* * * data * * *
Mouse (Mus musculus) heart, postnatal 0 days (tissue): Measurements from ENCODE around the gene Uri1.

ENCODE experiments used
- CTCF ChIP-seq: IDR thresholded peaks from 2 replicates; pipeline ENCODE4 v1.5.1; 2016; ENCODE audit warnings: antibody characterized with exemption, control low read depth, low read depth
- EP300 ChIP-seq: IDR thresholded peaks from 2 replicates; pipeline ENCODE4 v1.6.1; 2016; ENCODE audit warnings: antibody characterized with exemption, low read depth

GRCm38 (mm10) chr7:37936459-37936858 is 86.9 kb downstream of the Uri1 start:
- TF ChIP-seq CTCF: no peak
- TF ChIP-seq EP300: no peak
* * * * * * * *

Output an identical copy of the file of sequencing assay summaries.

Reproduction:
Mouse (Mus musculus) heart, postnatal 0 days (tissue): Measurements from ENCODE around the gene Uri1.

ENCODE experiments used
- CTCF ChIP-seq: IDR thresholded peaks from 2 replicates; pipeline ENCODE4 v1.5.1; 2016; ENCODE audit warnings: antibody characterized with exemption, control low read depth, low read depth
- EP300 ChIP-seq: IDR thresholded peaks from 2 replicates; pipeline ENCODE4 v1.6.1; 2016; ENCODE audit warnings: antibody characterized with exemption, low read depth

GRCm38 (mm10) chr7:37936459-37936858 is 86.9 kb downstream of the Uri1 start:
- TF ChIP-seq CTCF: no peak
- TF ChIP-seq EP300: no peak